Dear Ann: I am one of 13 children and the oldest girl. My parents are in their late 70s and in fair health. My mother recently informed me that when she dies, she wants me to have her mother's ring, which Mom has worn for years. She put the bequest in writing so there would be no dispute.
I appreciate her offer, Ann, but frankly, I don't think I should have that ring. Mom obviously thought it would become an heirloom for me to pass along to my own daughter, but I believe this ring should be buried with my mother. Just the thought of removing it from her finger makes me sad.
I don't want to hurt Mom's feelings. Tell me what to do. Ohio Daughter
Dear Ohio Daughter: It makes no sense whatsoever to bury jewelry. That ring should be an heirloom, and it is up to you to see that it is. The next person who owns that piece of jewelry will treasure it. Please reconsider your mother's offer. Someday that ring will be your most cherished possession. Trust me.
Dear Ann: Thank you for printing that letter from John Chestara complaining that submariners have never received the recognition they deserved. My fellow servicemen and I also have been overlooked. We are Seabees. I served with the 47th USNCB for 30 months in the South Pacific.
Seabees were strictly a volunteer force of experienced construction men, including electricians, carpenters, heavy equipment handlers and survey crews, along with doctors and dentists. Each battalion had a roster of about 100 men. We helped shorten the war by building hospitals and living quarters where there were none. We also built landing strips for fighter planes and bombers.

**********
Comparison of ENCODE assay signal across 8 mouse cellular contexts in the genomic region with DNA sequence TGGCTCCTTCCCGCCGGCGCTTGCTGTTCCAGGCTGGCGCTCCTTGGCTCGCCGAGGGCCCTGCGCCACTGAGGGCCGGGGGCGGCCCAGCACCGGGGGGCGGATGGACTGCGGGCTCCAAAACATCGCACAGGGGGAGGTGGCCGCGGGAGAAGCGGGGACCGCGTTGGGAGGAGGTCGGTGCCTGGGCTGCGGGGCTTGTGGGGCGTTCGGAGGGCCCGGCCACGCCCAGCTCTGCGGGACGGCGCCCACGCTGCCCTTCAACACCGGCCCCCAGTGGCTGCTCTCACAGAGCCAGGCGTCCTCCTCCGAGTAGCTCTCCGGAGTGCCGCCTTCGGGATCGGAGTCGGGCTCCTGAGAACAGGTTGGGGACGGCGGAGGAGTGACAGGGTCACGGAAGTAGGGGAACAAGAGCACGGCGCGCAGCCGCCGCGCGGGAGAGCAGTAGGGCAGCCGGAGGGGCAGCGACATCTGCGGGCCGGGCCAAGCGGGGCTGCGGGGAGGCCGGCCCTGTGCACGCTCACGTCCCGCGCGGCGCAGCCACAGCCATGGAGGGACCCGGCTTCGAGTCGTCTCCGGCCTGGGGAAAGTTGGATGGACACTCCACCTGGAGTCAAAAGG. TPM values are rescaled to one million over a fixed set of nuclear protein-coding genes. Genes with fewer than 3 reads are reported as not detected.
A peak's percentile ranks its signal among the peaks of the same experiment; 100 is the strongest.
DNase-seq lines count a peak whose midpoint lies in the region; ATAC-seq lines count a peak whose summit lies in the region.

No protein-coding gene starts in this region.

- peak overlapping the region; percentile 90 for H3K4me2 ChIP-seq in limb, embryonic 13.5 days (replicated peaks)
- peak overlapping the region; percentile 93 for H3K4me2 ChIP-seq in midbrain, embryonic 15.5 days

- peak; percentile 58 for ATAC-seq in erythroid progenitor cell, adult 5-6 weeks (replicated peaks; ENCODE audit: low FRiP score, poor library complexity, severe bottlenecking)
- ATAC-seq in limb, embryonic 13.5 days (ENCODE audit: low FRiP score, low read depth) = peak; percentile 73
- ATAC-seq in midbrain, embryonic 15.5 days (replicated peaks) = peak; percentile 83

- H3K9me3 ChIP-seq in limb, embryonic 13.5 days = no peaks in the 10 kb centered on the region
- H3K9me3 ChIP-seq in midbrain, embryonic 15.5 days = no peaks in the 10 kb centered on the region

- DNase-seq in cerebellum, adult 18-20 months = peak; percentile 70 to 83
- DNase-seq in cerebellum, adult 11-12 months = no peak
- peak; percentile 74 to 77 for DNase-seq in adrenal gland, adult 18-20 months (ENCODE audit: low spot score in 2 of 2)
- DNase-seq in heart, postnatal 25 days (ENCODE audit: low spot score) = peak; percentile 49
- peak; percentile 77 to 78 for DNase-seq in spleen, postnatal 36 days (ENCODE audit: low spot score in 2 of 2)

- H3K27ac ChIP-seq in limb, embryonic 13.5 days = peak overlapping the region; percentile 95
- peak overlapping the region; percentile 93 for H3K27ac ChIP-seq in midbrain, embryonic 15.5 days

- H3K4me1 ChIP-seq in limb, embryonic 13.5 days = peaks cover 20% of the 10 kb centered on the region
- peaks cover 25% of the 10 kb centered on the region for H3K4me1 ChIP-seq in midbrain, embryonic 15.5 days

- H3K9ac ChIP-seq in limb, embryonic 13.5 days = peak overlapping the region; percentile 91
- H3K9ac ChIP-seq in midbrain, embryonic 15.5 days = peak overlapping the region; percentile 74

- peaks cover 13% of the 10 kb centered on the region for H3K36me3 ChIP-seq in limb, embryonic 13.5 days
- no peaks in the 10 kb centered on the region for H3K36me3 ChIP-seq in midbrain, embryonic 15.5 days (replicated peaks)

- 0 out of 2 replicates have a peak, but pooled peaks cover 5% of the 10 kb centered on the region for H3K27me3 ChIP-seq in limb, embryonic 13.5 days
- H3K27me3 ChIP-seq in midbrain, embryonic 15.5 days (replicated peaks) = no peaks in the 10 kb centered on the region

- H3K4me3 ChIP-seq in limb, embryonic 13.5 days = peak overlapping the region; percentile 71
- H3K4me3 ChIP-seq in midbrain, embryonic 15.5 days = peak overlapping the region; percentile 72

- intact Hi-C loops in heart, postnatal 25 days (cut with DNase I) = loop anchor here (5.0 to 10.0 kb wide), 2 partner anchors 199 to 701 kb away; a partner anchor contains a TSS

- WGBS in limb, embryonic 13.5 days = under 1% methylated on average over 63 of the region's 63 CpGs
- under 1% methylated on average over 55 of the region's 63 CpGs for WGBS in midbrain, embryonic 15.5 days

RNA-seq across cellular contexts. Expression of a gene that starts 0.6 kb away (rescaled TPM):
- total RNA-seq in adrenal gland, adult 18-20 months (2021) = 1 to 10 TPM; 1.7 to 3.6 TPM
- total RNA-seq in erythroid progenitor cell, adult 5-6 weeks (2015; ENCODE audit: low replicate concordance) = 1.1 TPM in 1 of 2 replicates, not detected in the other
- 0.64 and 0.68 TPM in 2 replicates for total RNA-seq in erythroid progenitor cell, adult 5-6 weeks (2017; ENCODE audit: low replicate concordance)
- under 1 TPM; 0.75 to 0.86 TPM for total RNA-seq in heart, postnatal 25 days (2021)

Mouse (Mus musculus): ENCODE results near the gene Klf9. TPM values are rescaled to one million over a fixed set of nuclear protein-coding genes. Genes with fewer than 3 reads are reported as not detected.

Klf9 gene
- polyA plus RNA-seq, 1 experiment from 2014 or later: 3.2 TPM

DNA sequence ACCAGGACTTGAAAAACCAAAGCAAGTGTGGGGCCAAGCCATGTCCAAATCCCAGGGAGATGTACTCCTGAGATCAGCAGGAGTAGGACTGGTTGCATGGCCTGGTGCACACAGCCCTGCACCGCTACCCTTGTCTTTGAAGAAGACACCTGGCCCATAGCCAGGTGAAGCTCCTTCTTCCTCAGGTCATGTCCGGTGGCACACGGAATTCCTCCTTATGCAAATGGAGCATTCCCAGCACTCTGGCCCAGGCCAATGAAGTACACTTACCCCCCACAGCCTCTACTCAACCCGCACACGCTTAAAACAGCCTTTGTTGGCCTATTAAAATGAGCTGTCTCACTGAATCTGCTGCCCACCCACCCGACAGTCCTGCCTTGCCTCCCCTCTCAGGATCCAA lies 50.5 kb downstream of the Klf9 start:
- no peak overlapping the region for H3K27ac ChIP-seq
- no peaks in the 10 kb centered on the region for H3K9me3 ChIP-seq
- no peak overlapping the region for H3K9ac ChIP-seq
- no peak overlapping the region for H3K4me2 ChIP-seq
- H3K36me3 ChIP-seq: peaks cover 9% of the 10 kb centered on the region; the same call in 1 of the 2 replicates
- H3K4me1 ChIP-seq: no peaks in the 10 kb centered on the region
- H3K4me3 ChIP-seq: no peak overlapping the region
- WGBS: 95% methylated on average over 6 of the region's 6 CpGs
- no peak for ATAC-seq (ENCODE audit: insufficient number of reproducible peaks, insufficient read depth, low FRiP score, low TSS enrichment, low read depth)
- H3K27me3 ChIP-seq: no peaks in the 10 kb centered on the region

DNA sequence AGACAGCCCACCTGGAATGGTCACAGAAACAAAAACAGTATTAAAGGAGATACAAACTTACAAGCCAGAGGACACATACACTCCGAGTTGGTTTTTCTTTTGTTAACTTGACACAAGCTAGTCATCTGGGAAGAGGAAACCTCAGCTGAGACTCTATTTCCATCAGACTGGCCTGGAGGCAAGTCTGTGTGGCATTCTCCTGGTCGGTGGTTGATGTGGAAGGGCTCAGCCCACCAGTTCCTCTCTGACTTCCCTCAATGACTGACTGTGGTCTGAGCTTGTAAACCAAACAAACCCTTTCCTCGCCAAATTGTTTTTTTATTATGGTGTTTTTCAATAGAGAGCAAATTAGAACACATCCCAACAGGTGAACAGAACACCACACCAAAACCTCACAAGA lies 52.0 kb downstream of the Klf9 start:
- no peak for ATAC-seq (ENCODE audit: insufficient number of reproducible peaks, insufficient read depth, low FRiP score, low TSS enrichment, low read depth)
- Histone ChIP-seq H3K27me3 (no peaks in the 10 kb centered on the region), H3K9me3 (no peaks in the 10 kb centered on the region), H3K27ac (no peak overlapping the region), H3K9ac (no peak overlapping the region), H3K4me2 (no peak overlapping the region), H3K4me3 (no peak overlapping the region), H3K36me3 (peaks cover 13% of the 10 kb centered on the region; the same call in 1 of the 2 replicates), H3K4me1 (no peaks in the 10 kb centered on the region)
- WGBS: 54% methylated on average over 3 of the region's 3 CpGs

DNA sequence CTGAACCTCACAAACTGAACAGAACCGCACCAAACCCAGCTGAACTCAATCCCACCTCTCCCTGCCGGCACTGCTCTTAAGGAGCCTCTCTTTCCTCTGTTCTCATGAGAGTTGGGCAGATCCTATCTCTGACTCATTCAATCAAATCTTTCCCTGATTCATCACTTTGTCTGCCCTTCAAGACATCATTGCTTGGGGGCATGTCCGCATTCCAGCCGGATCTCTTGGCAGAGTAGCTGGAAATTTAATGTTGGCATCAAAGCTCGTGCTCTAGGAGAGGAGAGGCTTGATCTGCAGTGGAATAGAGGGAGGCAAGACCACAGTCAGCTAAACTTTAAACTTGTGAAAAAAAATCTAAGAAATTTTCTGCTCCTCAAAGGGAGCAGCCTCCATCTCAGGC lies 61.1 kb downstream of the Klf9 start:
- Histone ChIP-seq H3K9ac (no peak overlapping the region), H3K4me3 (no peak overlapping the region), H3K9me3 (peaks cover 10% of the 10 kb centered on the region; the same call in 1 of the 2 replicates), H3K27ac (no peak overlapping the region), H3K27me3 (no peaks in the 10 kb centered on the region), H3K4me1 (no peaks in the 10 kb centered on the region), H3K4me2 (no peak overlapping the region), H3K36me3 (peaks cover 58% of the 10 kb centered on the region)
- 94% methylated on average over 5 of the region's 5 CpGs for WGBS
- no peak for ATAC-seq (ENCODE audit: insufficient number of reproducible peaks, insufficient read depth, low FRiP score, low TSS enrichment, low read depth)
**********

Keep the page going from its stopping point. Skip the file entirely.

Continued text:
Thank you for acknowledging the efforts of those of us who served, and those who never made it back home. Bert in Pennsylvania
Dear Bert in Pa.: We could not have won World War II without the noble efforts of all the services, and the Seabees were certainly one of the most essential. What a fabulous job they did. We shall forever be in their debt.
Dear Ann: When I was young, I didn't read your column (I thought you were square), but my grandmother used to clip the ones about smoking and send them to me. I must have received at least 50 columns over the past several years.
I started smoking when I was 16. I wouldn't listen to anyone. No pictures of black lungs, no deaths of loved ones, nothing made a difference. I am now 24, and have finally quit. Why? I can't give you the exact reason, but I suspect the constant barrage of your columns from my grandmother finally woke me up.
I wish I had some pearls of wisdom for teen-agers that might get them to stop smoking, but I don't. All I can say is, please keep printing those letters, Ann. I know the message will eventually get through. I now read one of your anti-smoking columns every day to keep me strong, and they really do help.
I hope my grandmother sees this, so she will know how much I appreciate her not giving up on me. And thank you, too, Ann. Jordan in Iowa City, Iowa
Dear Jordan: It's good to know I helped improve your health and added some years to your life. Letters like yours make all the hard work worthwhile.
Dear Ann: What is the right way to handle receiving a wedding gift that you know was "recycled"? A relative of mine who is quite rich, but very cheap, does this all the time. What should I do? Fed Up in New York
Dear Fed: You should write a thank-you note and keep quiet about it.